Yes, the Celtic custodians who have managed to turn attempts at strategising Champion’s league qualification into a failing experiment at reversing Einstein’s insanity theory – of doing the same thing on rinse and repeat and expecting different results – now have a plan.
And we are now expected to believe that not only should they should be entrusted to formulate such a plan they should further be bestowed with our confidence in actually delivering such a strategy and its implementation.
Change is needed and a strategy is required but there can be no plans for the future that should involve Peter Lawwell et al being anywhere near football operations.
Celtic’s CEO is often described as penny pinching, in fact he is not. Celtic’s first team is well funded. We also sign youngsters aplenty we hope can develop from project to top professional to apparently back that first team up. It’s not the purchasing or funding Celtic have an issue with it’s the preparation. We’ve qualified for two from seven Champions’ league group stages and we haven’t won a two-legged European encounter outside qualifiers since 2004. That’s not a lack of funding it’s a lack of planning.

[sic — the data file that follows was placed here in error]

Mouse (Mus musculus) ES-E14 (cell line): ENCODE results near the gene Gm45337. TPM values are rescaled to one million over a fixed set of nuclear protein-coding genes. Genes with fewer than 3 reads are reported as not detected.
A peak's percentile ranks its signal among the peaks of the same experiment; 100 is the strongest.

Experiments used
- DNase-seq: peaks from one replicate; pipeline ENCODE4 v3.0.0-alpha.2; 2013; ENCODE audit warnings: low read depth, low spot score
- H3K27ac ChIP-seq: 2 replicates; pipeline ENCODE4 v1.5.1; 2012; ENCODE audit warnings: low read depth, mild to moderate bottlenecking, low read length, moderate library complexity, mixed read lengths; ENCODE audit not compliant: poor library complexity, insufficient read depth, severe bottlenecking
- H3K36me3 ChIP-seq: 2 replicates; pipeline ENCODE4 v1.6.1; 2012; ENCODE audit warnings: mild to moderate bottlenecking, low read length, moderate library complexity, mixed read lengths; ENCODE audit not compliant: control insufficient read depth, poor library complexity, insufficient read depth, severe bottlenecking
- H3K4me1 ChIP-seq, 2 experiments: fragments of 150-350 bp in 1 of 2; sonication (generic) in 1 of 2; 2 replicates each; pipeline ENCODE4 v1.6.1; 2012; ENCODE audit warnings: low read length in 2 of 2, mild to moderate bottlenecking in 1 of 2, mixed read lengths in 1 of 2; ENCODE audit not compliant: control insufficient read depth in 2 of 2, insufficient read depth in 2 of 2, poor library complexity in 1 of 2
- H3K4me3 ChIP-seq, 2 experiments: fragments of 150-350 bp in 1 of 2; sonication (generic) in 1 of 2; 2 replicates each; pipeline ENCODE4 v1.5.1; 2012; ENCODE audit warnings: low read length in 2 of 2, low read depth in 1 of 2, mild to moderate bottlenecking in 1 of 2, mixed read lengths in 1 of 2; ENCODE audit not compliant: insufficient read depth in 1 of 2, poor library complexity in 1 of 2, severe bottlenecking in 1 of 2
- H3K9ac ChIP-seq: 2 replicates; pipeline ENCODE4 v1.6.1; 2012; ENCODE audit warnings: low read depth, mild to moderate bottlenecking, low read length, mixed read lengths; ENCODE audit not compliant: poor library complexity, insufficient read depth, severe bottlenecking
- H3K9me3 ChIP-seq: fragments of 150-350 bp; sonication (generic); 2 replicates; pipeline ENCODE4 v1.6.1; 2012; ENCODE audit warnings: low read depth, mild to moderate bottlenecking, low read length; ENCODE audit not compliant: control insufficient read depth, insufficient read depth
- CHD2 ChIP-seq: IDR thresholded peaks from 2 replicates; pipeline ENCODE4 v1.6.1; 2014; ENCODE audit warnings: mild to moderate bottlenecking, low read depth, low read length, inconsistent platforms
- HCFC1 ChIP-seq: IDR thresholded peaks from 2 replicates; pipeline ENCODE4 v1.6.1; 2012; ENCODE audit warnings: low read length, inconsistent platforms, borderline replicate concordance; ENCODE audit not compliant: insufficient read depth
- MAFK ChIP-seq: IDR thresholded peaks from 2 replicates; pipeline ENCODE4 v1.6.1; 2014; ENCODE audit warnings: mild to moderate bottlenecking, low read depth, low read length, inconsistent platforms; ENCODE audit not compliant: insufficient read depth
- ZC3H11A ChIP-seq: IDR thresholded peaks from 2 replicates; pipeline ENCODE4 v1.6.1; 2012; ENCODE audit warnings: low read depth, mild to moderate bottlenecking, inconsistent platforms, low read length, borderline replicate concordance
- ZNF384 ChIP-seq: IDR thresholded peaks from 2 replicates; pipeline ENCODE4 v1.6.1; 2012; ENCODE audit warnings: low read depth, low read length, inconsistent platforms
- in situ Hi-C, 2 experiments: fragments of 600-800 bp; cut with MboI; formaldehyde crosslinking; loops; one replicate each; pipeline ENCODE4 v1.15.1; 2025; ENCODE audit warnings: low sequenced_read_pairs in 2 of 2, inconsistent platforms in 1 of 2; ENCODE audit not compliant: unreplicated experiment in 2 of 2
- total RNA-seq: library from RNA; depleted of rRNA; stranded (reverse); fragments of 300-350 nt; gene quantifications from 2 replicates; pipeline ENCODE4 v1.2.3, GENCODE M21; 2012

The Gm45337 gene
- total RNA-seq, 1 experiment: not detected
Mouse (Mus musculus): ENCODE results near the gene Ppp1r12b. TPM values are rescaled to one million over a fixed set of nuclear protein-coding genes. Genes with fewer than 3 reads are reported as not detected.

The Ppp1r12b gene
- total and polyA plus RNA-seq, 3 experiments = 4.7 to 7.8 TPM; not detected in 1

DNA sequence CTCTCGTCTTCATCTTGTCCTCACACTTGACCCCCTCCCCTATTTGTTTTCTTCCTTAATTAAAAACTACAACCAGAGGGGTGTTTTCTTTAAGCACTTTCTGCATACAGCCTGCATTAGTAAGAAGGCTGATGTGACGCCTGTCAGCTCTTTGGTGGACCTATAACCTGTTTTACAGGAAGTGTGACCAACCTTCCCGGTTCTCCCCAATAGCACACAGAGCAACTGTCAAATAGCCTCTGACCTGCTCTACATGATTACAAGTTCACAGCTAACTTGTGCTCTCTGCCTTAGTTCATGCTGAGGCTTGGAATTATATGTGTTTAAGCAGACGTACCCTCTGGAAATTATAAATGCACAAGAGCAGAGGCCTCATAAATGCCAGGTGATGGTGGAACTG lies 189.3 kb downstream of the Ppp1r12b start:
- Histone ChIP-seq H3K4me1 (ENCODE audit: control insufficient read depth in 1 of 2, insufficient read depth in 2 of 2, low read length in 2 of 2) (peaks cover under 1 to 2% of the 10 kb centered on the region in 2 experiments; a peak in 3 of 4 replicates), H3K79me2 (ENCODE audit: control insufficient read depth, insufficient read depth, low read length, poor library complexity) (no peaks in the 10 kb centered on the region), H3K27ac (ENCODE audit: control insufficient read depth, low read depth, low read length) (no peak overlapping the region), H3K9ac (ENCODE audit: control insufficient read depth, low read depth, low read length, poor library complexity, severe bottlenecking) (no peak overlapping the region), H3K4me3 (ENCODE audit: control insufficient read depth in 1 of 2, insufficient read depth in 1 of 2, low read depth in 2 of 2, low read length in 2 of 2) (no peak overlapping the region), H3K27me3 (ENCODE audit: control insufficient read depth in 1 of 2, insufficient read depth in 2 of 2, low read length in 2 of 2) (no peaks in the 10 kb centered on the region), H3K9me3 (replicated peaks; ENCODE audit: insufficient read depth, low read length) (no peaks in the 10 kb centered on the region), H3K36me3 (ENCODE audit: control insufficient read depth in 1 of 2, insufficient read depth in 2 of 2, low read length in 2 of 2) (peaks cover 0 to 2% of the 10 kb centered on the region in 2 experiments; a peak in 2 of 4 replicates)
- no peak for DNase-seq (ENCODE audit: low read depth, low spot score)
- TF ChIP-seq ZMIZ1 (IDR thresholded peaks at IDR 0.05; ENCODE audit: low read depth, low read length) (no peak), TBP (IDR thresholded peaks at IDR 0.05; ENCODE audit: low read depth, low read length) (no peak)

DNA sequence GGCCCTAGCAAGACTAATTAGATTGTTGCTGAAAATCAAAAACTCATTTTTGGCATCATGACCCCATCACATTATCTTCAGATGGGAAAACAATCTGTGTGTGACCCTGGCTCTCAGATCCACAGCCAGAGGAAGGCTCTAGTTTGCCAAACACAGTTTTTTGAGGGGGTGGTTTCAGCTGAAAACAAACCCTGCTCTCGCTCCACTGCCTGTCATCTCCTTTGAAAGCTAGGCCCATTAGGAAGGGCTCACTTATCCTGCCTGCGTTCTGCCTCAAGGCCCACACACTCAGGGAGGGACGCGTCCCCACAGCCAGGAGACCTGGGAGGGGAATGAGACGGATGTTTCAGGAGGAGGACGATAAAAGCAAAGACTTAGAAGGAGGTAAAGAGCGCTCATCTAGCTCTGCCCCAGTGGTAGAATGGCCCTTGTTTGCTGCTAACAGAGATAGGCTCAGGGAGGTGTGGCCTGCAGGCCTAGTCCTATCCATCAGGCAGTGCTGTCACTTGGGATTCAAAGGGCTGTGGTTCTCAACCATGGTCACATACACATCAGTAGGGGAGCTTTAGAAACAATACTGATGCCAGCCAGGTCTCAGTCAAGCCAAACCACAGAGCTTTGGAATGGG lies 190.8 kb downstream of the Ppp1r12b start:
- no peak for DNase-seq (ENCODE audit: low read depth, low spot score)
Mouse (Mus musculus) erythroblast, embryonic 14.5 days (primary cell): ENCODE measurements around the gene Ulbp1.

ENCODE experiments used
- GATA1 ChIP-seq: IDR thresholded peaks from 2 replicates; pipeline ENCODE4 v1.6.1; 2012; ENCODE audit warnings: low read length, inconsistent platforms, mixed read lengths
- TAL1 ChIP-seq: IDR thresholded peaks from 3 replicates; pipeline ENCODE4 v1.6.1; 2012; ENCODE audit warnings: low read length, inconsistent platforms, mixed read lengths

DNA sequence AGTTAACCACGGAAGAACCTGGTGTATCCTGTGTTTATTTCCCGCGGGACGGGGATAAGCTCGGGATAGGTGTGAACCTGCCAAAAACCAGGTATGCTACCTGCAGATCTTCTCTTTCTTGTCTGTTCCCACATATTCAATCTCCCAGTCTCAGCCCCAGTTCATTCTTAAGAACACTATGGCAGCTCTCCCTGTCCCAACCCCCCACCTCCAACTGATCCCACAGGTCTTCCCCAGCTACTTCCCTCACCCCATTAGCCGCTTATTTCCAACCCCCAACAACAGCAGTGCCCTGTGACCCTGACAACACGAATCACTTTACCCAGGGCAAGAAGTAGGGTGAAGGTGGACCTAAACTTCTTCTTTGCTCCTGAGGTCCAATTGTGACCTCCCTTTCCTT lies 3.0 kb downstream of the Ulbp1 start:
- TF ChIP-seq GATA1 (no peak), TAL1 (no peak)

The young players we sign aren’t given pathway plans or genuine career development – if they are even informed pre-season training has started that is – and we wonder why we’re haemorrhaging them to clubs who take more interest in their development.
Those youngsters and projects have been signed and that cost money, it’s the strategy that follows at a football level that’s the gaping omission. Despite this we’re to trust the Celtic board that has overseen this lack of preparedness to now preside over the grand plan to correct this managed decline.